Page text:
Original Year of Publication: 2001
Paperback Page Count: 656
Genre: Biblical Fiction
Summary: Mary Magdalene is one of the Bible's most controversial figures--some argue that she was a prostitute, others the wife of Jesus. Even more wonder if she was the most beloved of his disciples, his best friend and counselor. Margaret George's book follows the life of Mary from when she was a young girl, to her wife and motherhood, and on to her following Jesus. It paints a picture of a young Pharisee woman who, after being driven to the edge of sanity by demons, finds a different calling with a strange prophet...
I have never been big on Mary Magdalene. The theory that she was a prostitute apparently has no historical grounding, so I dismissed it. She doesn't show up in the Bible that much, and when she does, it isn't as if she's overly important. Some call that "male bias" I call it "Hey, she must not have been that important". As for the Mary-as-Jesus'-wife-Davinci-Code idea--give me a break. I could go on and on about how that story cannot be defended, but I won't.
So little is known about Mary, it's very easy for an author to give her a fictional story with very few restrictions. I immeidately liked the idea of Mary coming from a Pharisee family--though later on, it got to be a bit conflicting. However, despite an interesting concept, the book begins very slowly, very ploddingly. It talks about Mary's awful family, about her cool friend who teaches her how to read... There's basically no importance to it until she finds an idol and meets Jesus for the first time. Even that meeting seems a bit superfluous to me, as it's not like anything happens. She's a little girl, he hasn't started on his full journey yet.
Similarly, Mary's home life as she grows up isn't very interesting. You can skim over the pages and glean all the information you need to know--Mary lacks the lush descriptions and interesting little cultural events that Helen of Troy and The Memoirs of Cleopatra give. I don't feel like I really learned anything interesting about what it was like to live in Mary's time period, so it didn't matter.
It takes a while for the book to move on, but when it does, it gets interesting. George's descriptions of a possessed Mary and the steps she must take to cleanse herself are riveting, and--in the ritualistic aspects--very educational. I mean, being the skeptic that I am, I kept on thinking Why didn't you just throw the idol away you freaking moron? but I guess that we're going beyond the norm here. That said, Mary's general character kind of irritated the heck out of me. She was faithful but not, kind of indignant and righteous about everything, and again, a bit on the stupid side.
Then we come to Jesus. I do not envy the challenge of writing Jesus as a character. I mentioned in an earlier review that I prefer important Biblical figures to be treated with a bit of reverence. For example, I don't want to read about how turned on Joseph is by Mary in a book, no matter how "real" it is. That goes even more so for Jesus. Luckily, George is very careful about this. Jesus, in my point of view, was actually pretty cool in the book. Way cooler than Mary, that's for sure. George's characterization is like the Biblical one, but a bit more... in depth? She doesn't change much about the story, aside from the fact that she added some female followers of Jesus.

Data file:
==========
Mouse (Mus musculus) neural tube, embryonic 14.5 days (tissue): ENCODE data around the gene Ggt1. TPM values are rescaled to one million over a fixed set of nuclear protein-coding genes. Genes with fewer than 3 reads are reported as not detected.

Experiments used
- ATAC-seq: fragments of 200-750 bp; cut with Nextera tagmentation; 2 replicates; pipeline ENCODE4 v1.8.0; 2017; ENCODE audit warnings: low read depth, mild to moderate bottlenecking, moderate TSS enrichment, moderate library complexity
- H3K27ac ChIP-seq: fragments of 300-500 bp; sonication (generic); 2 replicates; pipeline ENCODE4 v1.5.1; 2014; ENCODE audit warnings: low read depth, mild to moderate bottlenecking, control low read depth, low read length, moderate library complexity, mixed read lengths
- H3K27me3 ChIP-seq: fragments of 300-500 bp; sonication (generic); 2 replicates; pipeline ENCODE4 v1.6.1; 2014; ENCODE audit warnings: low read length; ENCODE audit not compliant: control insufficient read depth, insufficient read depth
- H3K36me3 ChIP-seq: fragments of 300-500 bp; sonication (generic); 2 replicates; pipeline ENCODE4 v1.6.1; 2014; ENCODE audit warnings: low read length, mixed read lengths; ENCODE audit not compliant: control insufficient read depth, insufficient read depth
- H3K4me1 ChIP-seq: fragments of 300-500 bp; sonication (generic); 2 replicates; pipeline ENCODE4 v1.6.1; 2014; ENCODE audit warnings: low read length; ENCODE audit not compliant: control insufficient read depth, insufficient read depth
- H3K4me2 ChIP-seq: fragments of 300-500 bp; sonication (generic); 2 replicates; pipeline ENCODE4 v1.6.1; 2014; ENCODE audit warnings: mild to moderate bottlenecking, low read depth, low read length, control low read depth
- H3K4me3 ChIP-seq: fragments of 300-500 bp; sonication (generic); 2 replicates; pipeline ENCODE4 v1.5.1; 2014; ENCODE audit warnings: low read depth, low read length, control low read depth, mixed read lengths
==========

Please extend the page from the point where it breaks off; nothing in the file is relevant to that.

And... Here's the thing: I don't mind that there were women who believed in Jesus. I like that. But it seemed to me that George was bending the rules of society way back when a bit too much. There were limitations--as seen by Mary's storyline with her daughter being taken away from her. I found that to be one of the best parts of the book. I didn't shed a tear, but it was fairly heartbreaking. Not as effective as it could have been, but a good scene all the same.
What bothered me was Mary's prophetic visions. They came off as cheesey, made her even more unlikable for me--and, well, frankly, I doubt that Jesus Christ needed a vision guide. I always got the impression that he had everything figured out.
And then there's the big "issue"--Mary's feelings for Jesus. As many people before her have done, Margaret writes Mary as having romantic feelings for Jesus. But the way she handled it was tasteful, and if it did happen in real life, I think that it would have happened this way. There's nothing offensive to Christians about it.
Four out of Five Stars: Not Margaret George's best, but certainly far better than Henry VIII and Mary, Queen of Scotland and the Isles. The main problems with this book are its annoying main character--though I have a feeling that it's just me who dislikes her--a slight plotline that is kind of, well, stupid, and a bad beginning. Overall, I would say that it's an interesting read, and casts Jesus very well. It makes Bible stories more exciting, but as an entire book, is nothing amazing. It didn't grab me, but I have a feeling that a lot of historical/biblical fiction fans will like it. As a Christian, I can also add that there is nothing in the book that truly offended me.
Also by this Author: The Memoirs of Cleopatra, The Autobiography of Henry VIII, Mary, Queen of Scotland and the Isles, Helen of Troy.
Similar Books: The Red Tent.
Up Next: No clue.